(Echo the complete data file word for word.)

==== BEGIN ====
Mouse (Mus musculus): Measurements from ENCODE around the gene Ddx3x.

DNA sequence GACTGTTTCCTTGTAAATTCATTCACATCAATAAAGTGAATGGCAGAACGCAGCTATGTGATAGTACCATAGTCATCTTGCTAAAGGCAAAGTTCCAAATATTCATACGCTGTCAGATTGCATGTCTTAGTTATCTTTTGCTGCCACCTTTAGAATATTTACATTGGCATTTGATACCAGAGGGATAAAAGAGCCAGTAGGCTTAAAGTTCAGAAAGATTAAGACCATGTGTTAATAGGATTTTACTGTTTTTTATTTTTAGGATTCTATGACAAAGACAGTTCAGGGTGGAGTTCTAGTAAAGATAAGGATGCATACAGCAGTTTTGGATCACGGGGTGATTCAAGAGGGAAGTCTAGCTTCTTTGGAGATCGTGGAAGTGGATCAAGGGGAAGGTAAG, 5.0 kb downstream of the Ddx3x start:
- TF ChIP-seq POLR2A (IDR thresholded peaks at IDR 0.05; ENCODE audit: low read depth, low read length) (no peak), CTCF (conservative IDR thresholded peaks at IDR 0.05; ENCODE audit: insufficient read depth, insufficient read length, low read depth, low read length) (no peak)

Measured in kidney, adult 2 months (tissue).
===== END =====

Mouse (Mus musculus): Measurements from ENCODE around the gene Ddx3x.

DNA sequence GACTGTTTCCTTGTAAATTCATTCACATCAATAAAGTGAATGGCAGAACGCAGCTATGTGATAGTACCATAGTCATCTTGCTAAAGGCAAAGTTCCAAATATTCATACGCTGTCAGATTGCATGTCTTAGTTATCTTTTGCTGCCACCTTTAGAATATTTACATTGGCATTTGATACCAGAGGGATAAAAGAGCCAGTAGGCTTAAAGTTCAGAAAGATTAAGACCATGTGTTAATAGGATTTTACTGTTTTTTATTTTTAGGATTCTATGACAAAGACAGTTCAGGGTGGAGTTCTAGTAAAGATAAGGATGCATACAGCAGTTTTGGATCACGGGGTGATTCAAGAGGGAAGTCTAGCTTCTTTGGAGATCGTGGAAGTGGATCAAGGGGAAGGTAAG, 5.0 kb downstream of the Ddx3x start:
- TF ChIP-seq POLR2A (IDR thresholded peaks at IDR 0.05; ENCODE audit: low read depth, low read length) (no peak), CTCF (conservative IDR thresholded peaks at IDR 0.05; ENCODE audit: insufficient read depth, insufficient read length, low read depth, low read length) (no peak)

Measured in kidney, adult 2 months (tissue).